Metadata laws passed …how to maintain your privacy

By Margaret Miller • In Technology LawComments Off on Metadata laws passed …how to maintain your privacy

Following the passing of the metadata retention laws last week, telephone companies and Internet Service Providers (ISPs) now need to store all metadata for two years and make it available for inspection by 20 different government agencies including ASIO, the police, ASIC and the ACCC.

For people who do not wish their metadata to be recorded and stored, it is completely legal not to create metadata in the first place. The laws only impose obligations on the telephone companies and ISPs, not on consumers.

A number of apps available for phones and tablets allow you to message and call people without leaving a metadata trace. WhatsApp, Wickr, Viber and Skype and similar apps all work through the internet on your phone, not through your local telephone service so the metadata for the calls is not recorded.  Malcolm Turnbull has confirmed that he uses such an app himself for security purposes.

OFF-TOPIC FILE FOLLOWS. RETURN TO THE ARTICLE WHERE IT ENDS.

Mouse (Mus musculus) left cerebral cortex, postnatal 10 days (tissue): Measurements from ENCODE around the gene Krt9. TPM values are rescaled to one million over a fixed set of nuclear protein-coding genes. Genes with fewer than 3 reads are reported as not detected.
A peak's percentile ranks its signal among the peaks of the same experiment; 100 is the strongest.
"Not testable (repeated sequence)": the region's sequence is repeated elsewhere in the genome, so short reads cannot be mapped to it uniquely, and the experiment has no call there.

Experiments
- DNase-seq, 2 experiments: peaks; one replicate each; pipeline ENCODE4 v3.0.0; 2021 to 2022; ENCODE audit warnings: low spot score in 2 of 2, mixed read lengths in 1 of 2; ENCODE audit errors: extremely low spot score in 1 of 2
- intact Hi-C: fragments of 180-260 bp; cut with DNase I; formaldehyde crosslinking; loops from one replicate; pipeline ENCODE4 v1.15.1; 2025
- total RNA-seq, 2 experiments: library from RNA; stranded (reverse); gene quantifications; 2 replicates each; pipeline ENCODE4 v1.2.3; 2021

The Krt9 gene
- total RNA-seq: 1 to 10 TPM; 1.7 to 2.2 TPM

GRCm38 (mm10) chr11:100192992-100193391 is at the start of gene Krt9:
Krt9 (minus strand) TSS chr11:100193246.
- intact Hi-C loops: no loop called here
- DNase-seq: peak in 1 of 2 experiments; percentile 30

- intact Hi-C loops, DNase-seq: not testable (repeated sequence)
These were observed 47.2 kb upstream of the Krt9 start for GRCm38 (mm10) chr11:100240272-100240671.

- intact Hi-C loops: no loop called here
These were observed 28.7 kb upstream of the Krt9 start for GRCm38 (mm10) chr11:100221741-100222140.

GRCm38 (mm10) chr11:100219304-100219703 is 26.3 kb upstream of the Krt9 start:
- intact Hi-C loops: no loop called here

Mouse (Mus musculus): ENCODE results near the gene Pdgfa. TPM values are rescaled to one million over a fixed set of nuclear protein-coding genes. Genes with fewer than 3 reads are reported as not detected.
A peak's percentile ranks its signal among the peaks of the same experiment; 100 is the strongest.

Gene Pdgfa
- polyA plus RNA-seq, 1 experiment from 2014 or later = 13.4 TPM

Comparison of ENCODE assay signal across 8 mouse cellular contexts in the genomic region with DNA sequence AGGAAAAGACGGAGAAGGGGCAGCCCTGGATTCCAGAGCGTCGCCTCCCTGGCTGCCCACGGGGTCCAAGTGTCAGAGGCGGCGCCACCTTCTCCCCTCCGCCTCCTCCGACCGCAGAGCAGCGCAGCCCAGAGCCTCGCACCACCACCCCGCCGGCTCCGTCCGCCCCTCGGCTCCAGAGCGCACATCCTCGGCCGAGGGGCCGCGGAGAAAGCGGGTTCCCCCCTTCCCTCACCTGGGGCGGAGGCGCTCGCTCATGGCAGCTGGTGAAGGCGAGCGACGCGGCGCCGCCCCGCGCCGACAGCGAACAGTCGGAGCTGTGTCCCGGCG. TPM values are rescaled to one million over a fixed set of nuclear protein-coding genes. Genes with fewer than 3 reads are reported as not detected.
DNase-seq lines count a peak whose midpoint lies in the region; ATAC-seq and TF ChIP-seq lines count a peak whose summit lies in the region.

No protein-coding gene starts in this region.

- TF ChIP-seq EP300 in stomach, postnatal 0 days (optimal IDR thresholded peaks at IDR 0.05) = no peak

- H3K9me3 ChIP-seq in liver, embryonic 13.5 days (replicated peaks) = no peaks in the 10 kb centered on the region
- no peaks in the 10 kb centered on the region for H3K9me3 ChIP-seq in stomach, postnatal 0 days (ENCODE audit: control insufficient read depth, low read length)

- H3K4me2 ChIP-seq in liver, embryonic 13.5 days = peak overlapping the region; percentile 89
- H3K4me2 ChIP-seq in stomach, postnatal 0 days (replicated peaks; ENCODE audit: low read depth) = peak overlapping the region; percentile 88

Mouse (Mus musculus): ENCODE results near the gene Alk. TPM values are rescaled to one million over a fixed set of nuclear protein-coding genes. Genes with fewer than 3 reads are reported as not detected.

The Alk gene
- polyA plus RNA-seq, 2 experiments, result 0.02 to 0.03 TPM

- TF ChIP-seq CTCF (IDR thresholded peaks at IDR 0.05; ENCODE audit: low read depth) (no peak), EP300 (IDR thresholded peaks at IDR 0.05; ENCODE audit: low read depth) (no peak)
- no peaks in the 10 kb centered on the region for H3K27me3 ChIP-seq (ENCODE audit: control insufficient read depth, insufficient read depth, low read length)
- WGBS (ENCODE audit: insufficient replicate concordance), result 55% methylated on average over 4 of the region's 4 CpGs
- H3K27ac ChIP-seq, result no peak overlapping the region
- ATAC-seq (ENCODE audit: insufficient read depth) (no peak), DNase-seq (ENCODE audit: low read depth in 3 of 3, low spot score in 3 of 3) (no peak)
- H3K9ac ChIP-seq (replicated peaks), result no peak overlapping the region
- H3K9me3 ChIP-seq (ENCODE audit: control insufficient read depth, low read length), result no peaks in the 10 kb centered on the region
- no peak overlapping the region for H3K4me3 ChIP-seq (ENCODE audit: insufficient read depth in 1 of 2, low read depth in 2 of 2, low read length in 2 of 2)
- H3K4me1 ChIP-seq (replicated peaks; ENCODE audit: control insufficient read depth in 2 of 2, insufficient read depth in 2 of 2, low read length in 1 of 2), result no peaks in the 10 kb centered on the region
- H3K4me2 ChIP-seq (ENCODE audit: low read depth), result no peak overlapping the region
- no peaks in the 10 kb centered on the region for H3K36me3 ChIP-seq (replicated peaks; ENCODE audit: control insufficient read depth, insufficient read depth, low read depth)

Foreign email servers like Yahoo, Hotmail and Gmail are excluded from the Australian metadata laws and are not required to store the data.   However, even if they did, an Australian warrant would not provide access to it as the data is held in another jurisdiction.

No longer the closely guarded secret of internet “nerds”, VPNs basically relocate your internet in an overseas country which avoids the metadata laws.  For current Australian internet users, it means that any metadata created while using a VPN will not be ‘created’ in Australia, will not be subject to the new laws and will be outside the reach of any search warrants.

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